As a child, I had always been seated with the women when attending the Jezreel synagogue, but this time, for the first time, I was proud to sit with Papa and the men. Even so, I found it hard to concentrate on what the rabbi was saying since my head was still spinning from the revelations of the night before. What had my uncles gotten themselves into? Could it really be possible? Could the Messiah – the Messiah! – be a man I had seen coming and going my whole life? I tried to remember the first time I ever saw him, but it was beyond me.
[To read the Introduction and Chapter 1: https://inpraiseofangels.wordpress.com/2015/01/31/a-boys-tale-introduction-and-chapter-1/ To read Chapter 2: https://inpraiseofangels.wordpress.com/2015/02/07/a-boys-tale-chapter-2/ To read Chapter 3: https://inpraiseofangels.wordpress.com/2015/02/14/a-boys-tale-chapter-3/ To read Chapter 4: https://inpraiseofangels.wordpress.com/2015/02/21/a-boys-tale-chapter-4/ To read Chapter 5: https://inpraiseofangels.wordpress.com/2015/02/28/a-boys-tale-chapter-5/%5D
The rabbi’s reading was a passage from one of the Songs of David: “And he shall be like a tree planted by the rivers of water that brings forth his fruit in his season; his leaf also shall not wither; and whatsoever he doeth shall prosper.”
The prophecy rang in my head. Could John be the one “planted by the rivers?” I remembered the words of Legolas from only a few nights before, “By the fruit it bears shall you know the tree.”
I pictured Joshua at Zebedee’s boatshop and tried to think through what I knew of him. Had there been any indication? Though he had never failed to look up and smile when I entered the work space, he always seemed so intent on what he was doing that I had never actually spoken to him. I knew of his inventions, and my uncles had often talked of his skill with an augur, but I realized I didn’t really know all that much beyond what I had heard from Ruth.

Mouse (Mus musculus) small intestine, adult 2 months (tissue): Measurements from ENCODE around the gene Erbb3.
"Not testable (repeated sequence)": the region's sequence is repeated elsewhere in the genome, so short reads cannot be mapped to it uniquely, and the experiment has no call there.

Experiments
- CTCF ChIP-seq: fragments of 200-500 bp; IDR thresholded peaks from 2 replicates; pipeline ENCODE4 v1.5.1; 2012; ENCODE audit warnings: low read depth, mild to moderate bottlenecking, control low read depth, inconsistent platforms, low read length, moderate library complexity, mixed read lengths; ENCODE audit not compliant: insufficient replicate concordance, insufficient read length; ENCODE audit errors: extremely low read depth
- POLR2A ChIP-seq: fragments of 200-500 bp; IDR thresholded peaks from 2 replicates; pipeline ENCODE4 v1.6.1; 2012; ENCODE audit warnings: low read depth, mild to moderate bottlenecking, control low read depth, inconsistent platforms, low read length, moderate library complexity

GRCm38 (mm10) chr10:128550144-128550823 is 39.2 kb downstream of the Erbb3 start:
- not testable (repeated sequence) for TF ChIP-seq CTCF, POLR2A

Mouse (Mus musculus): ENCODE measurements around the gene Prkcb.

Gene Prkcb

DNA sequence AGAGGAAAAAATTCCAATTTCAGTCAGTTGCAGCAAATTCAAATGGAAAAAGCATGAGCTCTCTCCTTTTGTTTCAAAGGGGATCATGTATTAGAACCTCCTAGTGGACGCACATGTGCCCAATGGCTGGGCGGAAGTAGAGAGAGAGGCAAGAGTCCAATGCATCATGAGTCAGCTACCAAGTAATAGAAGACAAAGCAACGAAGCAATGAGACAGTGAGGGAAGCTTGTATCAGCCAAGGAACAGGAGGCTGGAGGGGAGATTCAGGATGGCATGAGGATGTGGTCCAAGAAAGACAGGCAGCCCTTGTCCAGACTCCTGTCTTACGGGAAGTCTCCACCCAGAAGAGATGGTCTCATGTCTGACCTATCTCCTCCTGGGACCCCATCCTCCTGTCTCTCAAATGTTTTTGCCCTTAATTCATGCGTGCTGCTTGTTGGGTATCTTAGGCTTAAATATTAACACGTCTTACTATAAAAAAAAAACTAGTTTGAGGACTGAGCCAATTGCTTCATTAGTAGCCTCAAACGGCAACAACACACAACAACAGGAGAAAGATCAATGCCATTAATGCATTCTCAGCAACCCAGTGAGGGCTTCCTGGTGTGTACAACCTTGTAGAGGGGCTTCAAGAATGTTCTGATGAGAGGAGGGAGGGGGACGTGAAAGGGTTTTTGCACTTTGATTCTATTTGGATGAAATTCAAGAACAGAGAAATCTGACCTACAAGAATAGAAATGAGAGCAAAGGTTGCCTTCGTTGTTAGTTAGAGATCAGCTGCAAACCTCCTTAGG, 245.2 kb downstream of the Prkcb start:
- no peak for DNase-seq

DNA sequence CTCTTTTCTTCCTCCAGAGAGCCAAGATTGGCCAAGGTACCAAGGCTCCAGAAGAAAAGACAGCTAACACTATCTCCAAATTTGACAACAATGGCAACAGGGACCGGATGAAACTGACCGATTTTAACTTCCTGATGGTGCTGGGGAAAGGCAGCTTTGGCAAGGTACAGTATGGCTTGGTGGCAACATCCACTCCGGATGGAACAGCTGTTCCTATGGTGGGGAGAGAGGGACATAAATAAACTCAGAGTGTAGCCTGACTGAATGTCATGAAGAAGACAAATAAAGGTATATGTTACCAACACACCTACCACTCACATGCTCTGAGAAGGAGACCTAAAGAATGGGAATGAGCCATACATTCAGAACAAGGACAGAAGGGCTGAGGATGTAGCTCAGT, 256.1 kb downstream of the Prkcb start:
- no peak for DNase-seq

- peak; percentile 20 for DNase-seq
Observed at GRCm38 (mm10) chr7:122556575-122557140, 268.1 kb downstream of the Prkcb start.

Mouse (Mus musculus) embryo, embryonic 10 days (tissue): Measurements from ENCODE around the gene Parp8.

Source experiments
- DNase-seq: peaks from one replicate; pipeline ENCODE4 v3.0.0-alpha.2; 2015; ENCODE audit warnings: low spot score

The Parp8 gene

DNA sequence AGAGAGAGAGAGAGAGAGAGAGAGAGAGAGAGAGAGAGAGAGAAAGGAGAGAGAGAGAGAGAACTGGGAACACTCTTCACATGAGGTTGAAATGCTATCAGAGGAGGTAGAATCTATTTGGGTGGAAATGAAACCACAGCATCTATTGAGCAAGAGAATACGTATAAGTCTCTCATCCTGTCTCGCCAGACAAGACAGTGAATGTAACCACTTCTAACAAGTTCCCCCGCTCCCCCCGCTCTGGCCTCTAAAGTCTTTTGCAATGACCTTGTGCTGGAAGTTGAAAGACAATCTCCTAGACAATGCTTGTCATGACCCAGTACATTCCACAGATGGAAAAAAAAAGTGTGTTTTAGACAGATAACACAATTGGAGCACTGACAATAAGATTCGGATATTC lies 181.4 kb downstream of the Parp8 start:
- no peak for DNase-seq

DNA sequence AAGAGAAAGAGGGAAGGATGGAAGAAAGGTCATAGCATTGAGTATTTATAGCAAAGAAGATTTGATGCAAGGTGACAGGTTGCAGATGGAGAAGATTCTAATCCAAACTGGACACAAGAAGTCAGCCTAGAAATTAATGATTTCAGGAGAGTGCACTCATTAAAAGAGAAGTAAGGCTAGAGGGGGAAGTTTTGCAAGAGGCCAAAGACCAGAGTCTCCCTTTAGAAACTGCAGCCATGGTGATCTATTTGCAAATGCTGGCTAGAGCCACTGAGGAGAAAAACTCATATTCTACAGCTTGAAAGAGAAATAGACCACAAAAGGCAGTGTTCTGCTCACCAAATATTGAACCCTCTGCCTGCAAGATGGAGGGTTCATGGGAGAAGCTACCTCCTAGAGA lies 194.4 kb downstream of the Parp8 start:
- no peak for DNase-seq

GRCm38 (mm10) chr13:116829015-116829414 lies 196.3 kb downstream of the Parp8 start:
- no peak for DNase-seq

The services ended and we were soon walking back to the big, quiet house. Mama helped Aunt Tabaitha set out a good lunch from the food prepared in anticipation of our visit by the sojourning servants, and we ate our fill of bread, Engedi cheese and Zebedee’s smoked fish.
Before, we had only visited Jezreel in the summertime, when it was my habit to spend the days playing in the vineyards with any cousins who might be about, or perhaps helping the workers in the winery, which fascinated me. But, in mid-winter, there were no cousins to play with, the vines were barren and the winery shuttered, so, once the meal was over, I made my way to my favorite room in all the world: Aunt Tabaitha’s scriptorium.
Just off the entrance to the house, it was a large corner space that had been the seat of my great-grandfather’s business and everything about it smelled of importance. In a flight of visual trickery, the outside-facing walls had been painted over with actual views of the rolling hills and meandering rows of vines you would have seen in summertime if there were open archways instead of walls – only the vines in the frescoes were heavy with clusters of impossibly large grapes. Four actual windows were placed near the roof, two each to the south and west to maximize the light well into the evening hours. In good weather, they were left open and kept the room remarkably warm and bright, but, should the wind shift, heavy, leather-lined shutters of cedar-wood effectively sealed the room from the elements.
But the true wonder of the room lined the interior walls, where, row upon row, Old Seth’s collection of writings, gathered over his lifetime, took pride of place. I often thought how sad it was that he had gone blind in his waning years, when he might have had the time to enjoy his collection. Among the scrolls lining the shelves were scriptures in both Hebrew and Greek – hardly ever found in a private home – and after spending some time reacquainting myself with all the writings at my disposal – everything from years of winery accounts to dramas for the stage from as far away as Athens and Rome – I took advantage of the opportunity to work on my languages. I played a game with myself by reading passages in Hebrew, then translating them into Greek as I thought they should be before comparing my version to the inscribed text. Aunt Tabaitha joined me for a time and seemed genuinely impressed with my abilities, but I saw much room for improvement. I was glad Papa had decided to nap.
The remainder of the afternoon seemed to pass in mere moments, but I kept at it until darkness fell and Mama called me to the evening meal. The talk on that second night was almost all about the wedding to come, and, soon enough, we were all ready for a good sleep: well-fed, well-rested and fully recovered from the first days of our journey. Though Mama still harbored concerns about my uncles – none of which had been assuaged in the slightest by the previous night’s conversation – we were ready to cover more ground. The hike to Nazareth would, thankfully, be shorter than our previous two walking days, but we would once again be heading uphill.